• Raw inputs frequently contain noise, redundancy and contradictions.
  • Securing data risks further inaccuracies – masking techniques like perturbation can severely impact output quality.
  • With clean, relevant knowledge, retrieval becomes far simpler.
  • Data versioning emerged as a challenging pending task.
  • Evaluation requires a solid framework for systematic, configurable testing of the overall application or any modular component.

We intended this project to be a sandbox – not just for gathering Generative AI knowledge but also for rehearsing real-world complexities to come.

We emphasized areas that are easy to deprioritize in prototypes, like data ingestion, evaluative coverage, maintainability, and data ownership.

Lastly, after a soft release to our office team, we engaged them as pseudo-clients – consultative benefactors granting consumer insights from within.

Allowing their feedback cycles to redirect workflow, we focused on pertinent complexities revealed through our cooperation.

What is RAG, by the way?

You may be familiar with the following concepts. If you feel they are redundant, please feel free to proceed to the stack section.


It stands for Retrieval-Augmented Generation. As the name suggests, a RAG system merges both an information retrieval and a generative subsystem.

On the retrieval end, relevant data is pulled from a knowledge base or set of documents based on a given query or context, using techniques like information retrieval or semantic search. Then, the generative component, which couldn’t on its own have access to custom knowledge, makes sense of the retrieved materials to construct the final responses.

This combined architecture plays to the strengths of both retrieval and generation to overcome their individual limitations.


A particular type of dense vector retrieval system, which leverages embeddings to encode texts – or more generally unstructured data – into vector representations.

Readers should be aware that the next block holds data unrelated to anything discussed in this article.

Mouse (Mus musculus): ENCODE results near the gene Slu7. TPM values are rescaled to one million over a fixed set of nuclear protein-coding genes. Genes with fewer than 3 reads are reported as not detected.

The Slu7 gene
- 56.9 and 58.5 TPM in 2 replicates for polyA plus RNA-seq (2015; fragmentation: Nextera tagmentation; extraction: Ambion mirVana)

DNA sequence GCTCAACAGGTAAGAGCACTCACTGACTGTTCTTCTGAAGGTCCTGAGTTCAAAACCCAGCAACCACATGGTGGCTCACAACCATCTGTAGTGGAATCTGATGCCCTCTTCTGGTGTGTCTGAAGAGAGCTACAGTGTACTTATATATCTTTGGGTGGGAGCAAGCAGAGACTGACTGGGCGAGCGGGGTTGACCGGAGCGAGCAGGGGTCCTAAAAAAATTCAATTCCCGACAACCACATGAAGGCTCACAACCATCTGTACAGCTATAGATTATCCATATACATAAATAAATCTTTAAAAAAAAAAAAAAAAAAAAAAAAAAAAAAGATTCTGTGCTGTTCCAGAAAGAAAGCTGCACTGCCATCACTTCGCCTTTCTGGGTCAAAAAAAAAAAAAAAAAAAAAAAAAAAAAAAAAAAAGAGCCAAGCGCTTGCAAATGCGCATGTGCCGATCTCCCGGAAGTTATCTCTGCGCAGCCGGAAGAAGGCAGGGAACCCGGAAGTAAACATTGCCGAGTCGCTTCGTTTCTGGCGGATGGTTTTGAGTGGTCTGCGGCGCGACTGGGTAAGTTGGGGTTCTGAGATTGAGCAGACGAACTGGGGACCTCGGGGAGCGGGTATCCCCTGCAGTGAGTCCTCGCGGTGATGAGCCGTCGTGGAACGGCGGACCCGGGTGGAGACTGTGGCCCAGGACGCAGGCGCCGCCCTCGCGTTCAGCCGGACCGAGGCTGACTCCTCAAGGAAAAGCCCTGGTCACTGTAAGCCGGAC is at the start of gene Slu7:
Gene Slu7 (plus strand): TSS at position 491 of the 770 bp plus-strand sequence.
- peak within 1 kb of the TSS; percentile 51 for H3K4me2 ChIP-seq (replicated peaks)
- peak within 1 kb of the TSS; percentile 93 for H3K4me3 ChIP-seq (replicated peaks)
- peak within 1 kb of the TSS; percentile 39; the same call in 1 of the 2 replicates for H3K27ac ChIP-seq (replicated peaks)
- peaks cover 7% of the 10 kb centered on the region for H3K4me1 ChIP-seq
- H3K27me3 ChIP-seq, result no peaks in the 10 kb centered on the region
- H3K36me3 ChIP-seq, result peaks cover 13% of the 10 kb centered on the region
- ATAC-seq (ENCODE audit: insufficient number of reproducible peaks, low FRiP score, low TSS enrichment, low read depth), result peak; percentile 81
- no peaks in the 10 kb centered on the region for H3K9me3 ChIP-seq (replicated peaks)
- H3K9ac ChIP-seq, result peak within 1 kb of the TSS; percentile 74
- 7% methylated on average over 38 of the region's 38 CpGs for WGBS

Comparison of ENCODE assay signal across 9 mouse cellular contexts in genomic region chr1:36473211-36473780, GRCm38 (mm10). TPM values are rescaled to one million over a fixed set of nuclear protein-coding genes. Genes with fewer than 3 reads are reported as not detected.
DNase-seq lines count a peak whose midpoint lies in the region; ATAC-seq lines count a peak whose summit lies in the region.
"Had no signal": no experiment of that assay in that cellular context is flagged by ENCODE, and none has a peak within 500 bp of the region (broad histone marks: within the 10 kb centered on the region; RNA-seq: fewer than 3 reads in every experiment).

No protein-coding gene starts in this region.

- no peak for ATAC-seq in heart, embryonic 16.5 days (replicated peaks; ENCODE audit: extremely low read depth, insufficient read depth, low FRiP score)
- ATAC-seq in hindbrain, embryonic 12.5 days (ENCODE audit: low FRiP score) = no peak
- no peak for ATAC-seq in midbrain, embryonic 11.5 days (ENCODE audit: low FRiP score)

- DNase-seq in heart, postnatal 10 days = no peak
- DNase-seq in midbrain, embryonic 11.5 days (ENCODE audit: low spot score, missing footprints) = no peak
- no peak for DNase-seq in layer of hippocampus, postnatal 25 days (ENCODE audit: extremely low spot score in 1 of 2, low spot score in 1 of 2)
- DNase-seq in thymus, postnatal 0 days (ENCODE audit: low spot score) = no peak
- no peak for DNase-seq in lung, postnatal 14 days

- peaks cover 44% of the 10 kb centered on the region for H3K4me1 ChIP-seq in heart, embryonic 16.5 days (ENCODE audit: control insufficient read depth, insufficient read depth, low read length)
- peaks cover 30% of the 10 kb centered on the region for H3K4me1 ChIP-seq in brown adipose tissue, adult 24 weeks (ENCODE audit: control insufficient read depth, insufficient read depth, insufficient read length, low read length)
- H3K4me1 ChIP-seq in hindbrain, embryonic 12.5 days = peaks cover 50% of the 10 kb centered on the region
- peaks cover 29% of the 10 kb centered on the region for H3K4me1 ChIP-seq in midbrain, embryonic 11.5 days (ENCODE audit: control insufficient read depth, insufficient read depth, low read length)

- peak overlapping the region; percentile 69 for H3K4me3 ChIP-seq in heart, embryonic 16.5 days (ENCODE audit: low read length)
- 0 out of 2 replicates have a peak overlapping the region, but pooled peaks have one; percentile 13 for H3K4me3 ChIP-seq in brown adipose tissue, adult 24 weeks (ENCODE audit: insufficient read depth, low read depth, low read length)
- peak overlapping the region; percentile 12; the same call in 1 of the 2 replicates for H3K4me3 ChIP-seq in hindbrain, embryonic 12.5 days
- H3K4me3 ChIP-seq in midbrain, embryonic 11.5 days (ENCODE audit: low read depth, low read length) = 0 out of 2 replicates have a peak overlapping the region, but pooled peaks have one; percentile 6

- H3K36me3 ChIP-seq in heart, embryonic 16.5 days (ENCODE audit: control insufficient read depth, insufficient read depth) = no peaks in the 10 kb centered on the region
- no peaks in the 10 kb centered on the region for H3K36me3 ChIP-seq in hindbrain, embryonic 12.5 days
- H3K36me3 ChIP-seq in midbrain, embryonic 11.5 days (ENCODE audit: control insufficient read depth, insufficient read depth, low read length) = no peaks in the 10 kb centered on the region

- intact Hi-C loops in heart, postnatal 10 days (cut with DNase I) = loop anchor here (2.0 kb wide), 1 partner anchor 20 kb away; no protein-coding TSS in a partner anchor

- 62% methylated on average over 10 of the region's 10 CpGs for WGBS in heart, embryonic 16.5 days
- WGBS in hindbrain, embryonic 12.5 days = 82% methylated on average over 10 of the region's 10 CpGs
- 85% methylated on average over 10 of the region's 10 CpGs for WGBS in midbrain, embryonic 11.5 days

By encoding text into embedding spaces, a vectorstore facilitates efficient semantic similarity search even across large corpora.

When a user query is mapped into the embedding vector space, similarity search algorithms can rapidly compare it to the vectors encoded in the vectorstore to identify the passages with the most similar representations.


The mathematical mapping of discrete data fragments into a continuous vector space. The position of the embedding vector encodes aspects of meaning based on proximity to other related vectors.

They are generated by training machine learning models - like Word2Vec or BERT in NLP – on large corpora to build vector representations reflecting real-world usage and patterns.

The key advantage of embeddings is enabling semantically-aware analogical operations.

Context window

The information that a generative conversational AI model can access when formulating its next response. The size of this window is constrained by the model's maximum token capacity. Tokens refer to the embedded vocabulary units that serve as the atomic building blocks for sequences in natural language models. A model with a 32,000 token size, for example, can process up to 32,000 tokens split between the conversational context it's shown and the response it will generate.

Engineering an optimal context window is crucial but challenging in striking the right relevance-conciseness balance. Models suffer substantial performance degradation – a phenomenon referred to as "lost in the middle" – when retrieving over 10 lengthy documents, for instance. They tend to ignore information embedded in the middle of such very long contexts.

Source: Lost in the Middle: How Language Models Use Long Contexts

However, over-compressing conversational context runs the risk of eliminating relevant information from earlier in the exchange. While compacting exchanges aids in quickly catching up on recent messages, retaining critical specifics mentioned previously could still prove useful for crafting maximally informed responses. There are likely complex tradeoffs around context compression – sufficiency versus brevity.

Semantic Compression With Large Language Models is an interesting paper covering the topic and proposing metrics to evaluate reconstruction effectiveness.

The stack


We chose Firestore since our team already had strong experience with it from previous projects. With substantial unfamiliar tech across emergent AI domains, reducing platform complexity was helpful. Firestore also came at basically no cost given our experimental stage, which is another plus when exploring uncertain terrain.